Recently, Michel Duarte (Pastor of Somos Church, a church that we planted in March 2020), and I had a ministry trip to Rome. This trip was long overdue, because we were supposed to visit a couple years ago—but it was postponed, due to the global pandem. The purpose of this adventure was to discover if there could be a relational partnership with a church in Rome. In addition, there was opportunity to pray together, serve their neighborhood/community by doing a food drive, and preach/teach in their weekly services, among other things.
I’d say it was worth the wait, for several reasons—so I want to share with you some highlights from this trip and things I learned along the way. But first, here are some important things you should know about Roosevelt. We are committed to engage all people with all of Jesus. The “all people” includes “all types” of people (different ethnicities, people groups, cultures, etc.). The marching orders of the Church is to make disciples (Matt. 28:18-20). Our desire is to expand our support of overseas missions work, in particular to find churches with similar vision and values that we can support—especially those among the margins of society in poor neighborhoods. By God’s grace, we want to position ourselves to partner with other brothers and sisters around the globe.
Italy is a country that is unique, diverse, and has rich history when it comes to biblical Christianity. (Oh, they have great food by the way!) I must admit that it was surreal that our church was in our sermon series in the book of Romans while we traveled to Rome; that was a seedbed for Christianity.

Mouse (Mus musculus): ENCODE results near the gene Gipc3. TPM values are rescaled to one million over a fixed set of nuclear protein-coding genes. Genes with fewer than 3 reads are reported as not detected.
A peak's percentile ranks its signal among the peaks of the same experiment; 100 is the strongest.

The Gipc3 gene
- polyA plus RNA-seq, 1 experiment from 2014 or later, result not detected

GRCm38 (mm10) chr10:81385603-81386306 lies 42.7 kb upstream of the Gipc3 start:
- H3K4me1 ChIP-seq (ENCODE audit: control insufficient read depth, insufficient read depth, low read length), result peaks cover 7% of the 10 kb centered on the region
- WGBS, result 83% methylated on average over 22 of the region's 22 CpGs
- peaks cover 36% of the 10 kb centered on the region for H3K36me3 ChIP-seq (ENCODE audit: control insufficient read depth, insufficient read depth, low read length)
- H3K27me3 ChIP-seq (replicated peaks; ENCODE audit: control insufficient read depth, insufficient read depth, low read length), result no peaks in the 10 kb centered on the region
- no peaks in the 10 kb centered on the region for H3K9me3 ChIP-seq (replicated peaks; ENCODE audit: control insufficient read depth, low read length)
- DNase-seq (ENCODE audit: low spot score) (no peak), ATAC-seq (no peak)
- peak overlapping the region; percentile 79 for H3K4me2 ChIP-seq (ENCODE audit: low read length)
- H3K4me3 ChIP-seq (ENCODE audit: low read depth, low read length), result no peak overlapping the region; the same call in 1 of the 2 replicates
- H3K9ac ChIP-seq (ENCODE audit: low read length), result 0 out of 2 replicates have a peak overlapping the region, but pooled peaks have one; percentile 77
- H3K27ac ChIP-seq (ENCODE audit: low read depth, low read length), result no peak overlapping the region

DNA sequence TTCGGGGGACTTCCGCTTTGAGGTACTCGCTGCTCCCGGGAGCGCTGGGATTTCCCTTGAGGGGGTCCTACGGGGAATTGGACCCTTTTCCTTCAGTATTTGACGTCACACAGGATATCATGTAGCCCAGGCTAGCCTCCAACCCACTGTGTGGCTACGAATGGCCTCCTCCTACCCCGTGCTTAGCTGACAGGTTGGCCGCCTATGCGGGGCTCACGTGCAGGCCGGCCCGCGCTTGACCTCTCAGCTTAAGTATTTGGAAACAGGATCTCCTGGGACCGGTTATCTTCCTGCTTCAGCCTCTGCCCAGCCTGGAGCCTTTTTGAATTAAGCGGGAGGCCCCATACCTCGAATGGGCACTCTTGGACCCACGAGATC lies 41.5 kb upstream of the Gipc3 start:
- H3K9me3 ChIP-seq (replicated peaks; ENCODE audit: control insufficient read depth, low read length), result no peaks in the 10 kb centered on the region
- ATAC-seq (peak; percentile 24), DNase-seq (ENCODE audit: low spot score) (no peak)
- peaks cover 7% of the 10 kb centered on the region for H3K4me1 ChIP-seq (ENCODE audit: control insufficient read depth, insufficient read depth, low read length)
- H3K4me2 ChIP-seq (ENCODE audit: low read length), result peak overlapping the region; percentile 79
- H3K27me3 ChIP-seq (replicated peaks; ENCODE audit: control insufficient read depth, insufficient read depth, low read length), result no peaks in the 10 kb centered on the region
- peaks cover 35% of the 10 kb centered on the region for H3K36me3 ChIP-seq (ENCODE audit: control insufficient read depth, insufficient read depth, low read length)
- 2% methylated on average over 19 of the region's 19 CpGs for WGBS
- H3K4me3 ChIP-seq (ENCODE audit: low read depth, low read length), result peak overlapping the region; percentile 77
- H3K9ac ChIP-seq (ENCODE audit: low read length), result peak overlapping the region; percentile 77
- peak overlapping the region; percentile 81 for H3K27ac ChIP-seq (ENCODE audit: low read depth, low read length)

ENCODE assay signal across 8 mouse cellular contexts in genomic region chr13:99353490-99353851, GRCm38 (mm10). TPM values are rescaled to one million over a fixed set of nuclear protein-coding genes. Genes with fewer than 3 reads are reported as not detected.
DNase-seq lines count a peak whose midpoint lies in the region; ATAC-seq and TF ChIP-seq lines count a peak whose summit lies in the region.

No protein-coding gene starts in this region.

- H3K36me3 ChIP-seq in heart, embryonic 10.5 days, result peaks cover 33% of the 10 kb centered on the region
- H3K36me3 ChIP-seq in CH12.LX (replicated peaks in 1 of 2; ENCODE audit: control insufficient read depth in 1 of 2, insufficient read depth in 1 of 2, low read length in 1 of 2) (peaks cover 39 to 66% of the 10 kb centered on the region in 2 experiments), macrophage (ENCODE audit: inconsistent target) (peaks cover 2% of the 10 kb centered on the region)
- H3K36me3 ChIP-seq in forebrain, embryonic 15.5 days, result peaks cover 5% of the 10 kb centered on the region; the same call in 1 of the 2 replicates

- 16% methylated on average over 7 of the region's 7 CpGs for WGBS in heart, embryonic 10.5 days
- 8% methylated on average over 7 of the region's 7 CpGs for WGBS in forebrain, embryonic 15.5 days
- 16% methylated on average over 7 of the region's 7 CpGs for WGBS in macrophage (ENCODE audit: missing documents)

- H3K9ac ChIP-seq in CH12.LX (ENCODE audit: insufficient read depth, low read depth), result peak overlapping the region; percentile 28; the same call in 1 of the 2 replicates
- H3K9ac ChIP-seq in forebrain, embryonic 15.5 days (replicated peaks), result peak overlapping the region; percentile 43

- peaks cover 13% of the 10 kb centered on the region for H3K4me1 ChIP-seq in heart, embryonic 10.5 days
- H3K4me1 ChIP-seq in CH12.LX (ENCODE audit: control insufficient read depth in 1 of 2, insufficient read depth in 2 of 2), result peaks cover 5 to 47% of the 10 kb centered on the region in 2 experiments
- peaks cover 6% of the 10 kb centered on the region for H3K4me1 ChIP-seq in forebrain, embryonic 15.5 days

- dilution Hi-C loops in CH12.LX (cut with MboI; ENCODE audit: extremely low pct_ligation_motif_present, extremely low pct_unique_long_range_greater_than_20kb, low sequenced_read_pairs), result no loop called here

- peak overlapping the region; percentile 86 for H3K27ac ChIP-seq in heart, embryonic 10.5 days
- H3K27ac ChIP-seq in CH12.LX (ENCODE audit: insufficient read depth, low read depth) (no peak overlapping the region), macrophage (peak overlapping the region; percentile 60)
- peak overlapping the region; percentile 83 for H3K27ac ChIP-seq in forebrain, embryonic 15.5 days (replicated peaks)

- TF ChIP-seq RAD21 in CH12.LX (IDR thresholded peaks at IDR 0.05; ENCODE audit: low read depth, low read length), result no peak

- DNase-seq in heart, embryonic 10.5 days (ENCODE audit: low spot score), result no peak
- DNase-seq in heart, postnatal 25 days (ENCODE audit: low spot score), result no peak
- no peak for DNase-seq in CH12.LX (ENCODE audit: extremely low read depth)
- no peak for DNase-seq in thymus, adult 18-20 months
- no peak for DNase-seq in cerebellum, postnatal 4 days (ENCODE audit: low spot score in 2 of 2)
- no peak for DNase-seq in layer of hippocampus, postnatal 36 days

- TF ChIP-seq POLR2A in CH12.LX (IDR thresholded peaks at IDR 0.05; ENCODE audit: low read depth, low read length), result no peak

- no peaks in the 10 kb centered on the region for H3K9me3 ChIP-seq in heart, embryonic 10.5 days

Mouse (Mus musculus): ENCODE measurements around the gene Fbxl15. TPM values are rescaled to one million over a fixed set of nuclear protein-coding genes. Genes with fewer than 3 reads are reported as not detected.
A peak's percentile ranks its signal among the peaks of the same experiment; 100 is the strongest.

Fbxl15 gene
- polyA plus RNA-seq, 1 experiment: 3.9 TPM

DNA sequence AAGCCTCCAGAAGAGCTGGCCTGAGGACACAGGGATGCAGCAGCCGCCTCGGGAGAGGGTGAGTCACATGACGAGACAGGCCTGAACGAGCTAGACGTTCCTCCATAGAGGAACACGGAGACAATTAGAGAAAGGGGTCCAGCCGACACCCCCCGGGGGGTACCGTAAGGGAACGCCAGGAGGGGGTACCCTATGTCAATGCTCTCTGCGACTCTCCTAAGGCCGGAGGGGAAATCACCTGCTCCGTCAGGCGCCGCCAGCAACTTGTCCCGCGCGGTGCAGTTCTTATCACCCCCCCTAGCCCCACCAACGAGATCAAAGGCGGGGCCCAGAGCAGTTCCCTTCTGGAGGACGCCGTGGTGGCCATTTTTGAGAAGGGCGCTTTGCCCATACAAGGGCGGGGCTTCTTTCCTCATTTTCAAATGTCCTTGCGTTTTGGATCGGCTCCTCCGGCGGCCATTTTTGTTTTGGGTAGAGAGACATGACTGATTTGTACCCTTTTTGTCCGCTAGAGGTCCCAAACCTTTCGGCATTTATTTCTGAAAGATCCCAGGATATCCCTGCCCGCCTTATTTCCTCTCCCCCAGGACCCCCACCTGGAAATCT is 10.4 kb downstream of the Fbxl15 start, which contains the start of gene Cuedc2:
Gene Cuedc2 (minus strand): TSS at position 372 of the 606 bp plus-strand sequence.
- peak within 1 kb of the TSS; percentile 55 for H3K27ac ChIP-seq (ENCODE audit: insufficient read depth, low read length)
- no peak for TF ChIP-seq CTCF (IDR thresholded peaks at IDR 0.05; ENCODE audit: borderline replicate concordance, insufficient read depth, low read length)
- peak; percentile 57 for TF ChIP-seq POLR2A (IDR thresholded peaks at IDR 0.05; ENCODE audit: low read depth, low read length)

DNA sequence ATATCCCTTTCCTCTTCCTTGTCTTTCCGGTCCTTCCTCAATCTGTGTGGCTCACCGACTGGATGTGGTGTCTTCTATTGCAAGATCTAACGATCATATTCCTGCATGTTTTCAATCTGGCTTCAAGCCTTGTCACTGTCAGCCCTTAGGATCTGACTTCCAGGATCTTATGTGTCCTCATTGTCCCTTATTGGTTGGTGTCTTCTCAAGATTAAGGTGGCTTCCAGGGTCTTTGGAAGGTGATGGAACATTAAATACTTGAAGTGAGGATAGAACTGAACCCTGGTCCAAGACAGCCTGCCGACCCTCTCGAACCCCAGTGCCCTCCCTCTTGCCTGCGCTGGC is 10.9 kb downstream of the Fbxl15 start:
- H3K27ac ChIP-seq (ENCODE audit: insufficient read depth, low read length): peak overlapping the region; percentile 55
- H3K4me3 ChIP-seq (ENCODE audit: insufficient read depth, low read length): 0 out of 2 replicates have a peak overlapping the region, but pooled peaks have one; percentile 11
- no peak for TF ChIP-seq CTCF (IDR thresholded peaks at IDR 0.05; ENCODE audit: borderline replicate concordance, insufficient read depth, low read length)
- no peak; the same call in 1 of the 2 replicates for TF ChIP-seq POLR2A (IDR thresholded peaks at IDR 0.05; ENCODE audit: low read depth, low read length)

The Apostle Paul wrote to the Jews and Gentiles in Rome to encourage them in the faith and to raise missionary support for his travels elsewhere to proclaim the gospel. Rome, Italy was much different back then. According to Operationworld.org, about 1.1% of its people are Evangelical Christians. It is a “post-Christian,” and postmodern society that has a lot of division (even among those Christians there). Simply put, there is a huge need for men and women to be raised up to go to Rome (and other places) to make disciples!
Here are five snapshots from the trip with the church (Hesed Community) that we were connected to:
- Family and Hospitality Culture is on a 1000% — The people in Rome are big on family! There is an amazing familial vibe that is unique. At lunch and dinner (which are two full course meals), everybody is gathered around the table for at least a minimum of two hours, and you talk, laugh, pray, and just relax as a family. No one is in a hurry. No one is concerned about stupid theological debates. There is just a robust time at which even,the children are welcome. In fact, everyone is! I was integrated into their family like I was one their own.